- Do not build camp fires on beaches where plovers and terns nest, even below the mean high tide line.
- Check local ordinances before bringing dogs or other pets to beaches – some beaches prohibit dogs during the summer season. Refrain from allowing cats to roam freely on beaches during the nesting season. Dogs and cats are frequent predators of piping plovers and least terns.
- Do not let pets off boats onto posted islands or posted beaches.
- If you live near a beach, do not let your pets roam during the nesting season. Dogs should always be leashed.
- Do not bury or leave trash, picnic leftovers, and fish scraps on a beach. They attract predators of chicks and eggs, such as skunks, raccoons, foxes, and black-backed gulls.
- Do not attempt to “rescue” young birds that appear to be lost or too young to fly.
- Do not attempt to remove young birds from the beach or coastal areas to care for them at home.
Tuesday, July 1, 2014
Help protect Connecticut's shorebirds this July 4th weekend
The state Department of Energy and Environmental Protection is reminding reminds beachgoers that Charles Island in Milford and Duck Island in Westbrook are closed to the public through Sept. 9, according to a release
The agency also "is asking the public to help protect birds that nest in coastal areas, especially during the very busy summer beach season," release said. "People visiting the beaches are often unaware of the shorebirds that nest in the sands near where they are swimming, fishing, and recreating. As a result, nests can accidentally get trampled, destroyed, or abandoned. Beachgoers can help by staying at least 50 yards away from areas where large concentrations of birds are gathered, and to always respect areas that are roped off or marked with signs designating an area that is used by nesting birds."
"Whether they are on nests or in feeding areas, nesting shorebirds and wading birds (particularly piping plovers, least terns, American oystercatchers, herons, and egrets) are especially vulnerable to disturbance from kites, fireworks, and unattended cats and dogs," the release said.
"Once disturbed, these birds may abandon nesting areas, leaving eggs and hatchlings to die from exposure or predation. In addition, beachcombers, sunbathers, and boaters can inadvertently trample piping plover and least tern eggs and young if they are not vigilant," the release said.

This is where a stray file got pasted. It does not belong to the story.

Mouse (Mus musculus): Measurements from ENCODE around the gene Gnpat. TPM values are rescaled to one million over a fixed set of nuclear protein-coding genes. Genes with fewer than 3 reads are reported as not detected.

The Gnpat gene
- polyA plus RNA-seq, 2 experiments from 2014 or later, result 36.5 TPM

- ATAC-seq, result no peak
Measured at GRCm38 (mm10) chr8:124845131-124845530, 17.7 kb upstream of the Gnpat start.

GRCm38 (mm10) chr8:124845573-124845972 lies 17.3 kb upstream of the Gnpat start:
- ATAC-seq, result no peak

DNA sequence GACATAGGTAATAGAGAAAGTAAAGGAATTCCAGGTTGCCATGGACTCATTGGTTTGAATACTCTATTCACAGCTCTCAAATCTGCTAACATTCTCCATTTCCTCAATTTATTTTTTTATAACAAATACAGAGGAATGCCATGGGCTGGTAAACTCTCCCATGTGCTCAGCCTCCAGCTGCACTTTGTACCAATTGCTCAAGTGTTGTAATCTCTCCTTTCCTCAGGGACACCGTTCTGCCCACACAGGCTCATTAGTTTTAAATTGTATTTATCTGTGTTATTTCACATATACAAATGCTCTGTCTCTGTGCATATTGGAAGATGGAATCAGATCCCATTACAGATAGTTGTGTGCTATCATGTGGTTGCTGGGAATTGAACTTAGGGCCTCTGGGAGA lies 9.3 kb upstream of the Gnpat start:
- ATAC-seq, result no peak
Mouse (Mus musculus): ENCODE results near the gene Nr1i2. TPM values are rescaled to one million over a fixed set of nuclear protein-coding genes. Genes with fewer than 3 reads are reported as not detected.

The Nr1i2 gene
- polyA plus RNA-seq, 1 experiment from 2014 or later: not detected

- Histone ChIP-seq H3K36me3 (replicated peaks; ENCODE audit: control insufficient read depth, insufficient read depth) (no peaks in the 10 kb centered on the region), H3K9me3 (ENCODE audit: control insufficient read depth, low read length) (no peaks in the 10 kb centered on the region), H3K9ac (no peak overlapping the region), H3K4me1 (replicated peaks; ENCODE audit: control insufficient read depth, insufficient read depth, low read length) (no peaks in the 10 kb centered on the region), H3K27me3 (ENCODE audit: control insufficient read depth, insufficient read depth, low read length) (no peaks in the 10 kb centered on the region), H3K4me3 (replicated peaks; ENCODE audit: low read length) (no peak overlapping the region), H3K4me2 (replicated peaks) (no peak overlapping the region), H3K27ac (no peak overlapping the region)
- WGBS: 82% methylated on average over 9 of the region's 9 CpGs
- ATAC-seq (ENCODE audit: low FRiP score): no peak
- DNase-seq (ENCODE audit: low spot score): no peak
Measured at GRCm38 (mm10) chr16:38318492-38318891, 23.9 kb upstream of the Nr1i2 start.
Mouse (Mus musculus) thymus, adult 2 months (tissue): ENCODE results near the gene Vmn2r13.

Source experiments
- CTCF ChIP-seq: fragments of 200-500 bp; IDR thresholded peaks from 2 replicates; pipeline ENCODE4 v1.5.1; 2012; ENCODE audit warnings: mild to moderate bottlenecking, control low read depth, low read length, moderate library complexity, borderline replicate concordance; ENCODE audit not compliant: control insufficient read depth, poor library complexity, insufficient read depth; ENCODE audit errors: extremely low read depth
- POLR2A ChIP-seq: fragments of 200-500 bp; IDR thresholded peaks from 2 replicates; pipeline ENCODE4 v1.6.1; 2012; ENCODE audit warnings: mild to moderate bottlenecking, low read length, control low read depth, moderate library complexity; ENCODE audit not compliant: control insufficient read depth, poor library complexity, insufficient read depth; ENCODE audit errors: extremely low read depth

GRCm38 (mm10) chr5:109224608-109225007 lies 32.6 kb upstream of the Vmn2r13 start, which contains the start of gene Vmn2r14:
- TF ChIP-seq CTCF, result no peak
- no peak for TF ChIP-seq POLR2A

"To avoid this, the DEEP has erected fencing and yellow warning signs along beaches where these birds build their shallow nests in the sand. Similarly, the DEEP has cordoned off various off-shore islands where herons and egrets congregate in nesting areas called rookeries."
“Shorebirds and wading birds need special protection throughout their April to September nesting season,” DEEP Deputy Commissioner Susan Whalen said, also in the release. “We urge beachgoers to keep fireworks and kites, especially kites that make noise, away from beach areas. We are also asking people to keep their pets leashed and to stay away from fenced areas.”
"Beach visitors need to be aware that while cordoned off areas delineate critical nesting sites, once plover and tern chicks hatch, they can be anywhere on the beach, not just in the fenced areas. Therefore, it is extremely important to be aware of your surroundings when visiting a beach where plovers and terns are known to nest," the release said.
\More in the DEEP statement:
DEEP offers the following advice to protect nesting shorebirds and wading birds:
"It is illegal to hold wildlife for rehabilitation without state or federal permits. In addition, shorebirds have a unique diet that people would find hard to duplicate, probably resulting in starvation of the young bird."
Report any violations affecting wildlife to the DEEP’s 24-hour, toll-free hot line: 1-800-842-HELP (for those with CT area codes of 860 and 203) or 860-424-3333 (for those with area codes other than CT).
In contributed photo: Piping plover chick
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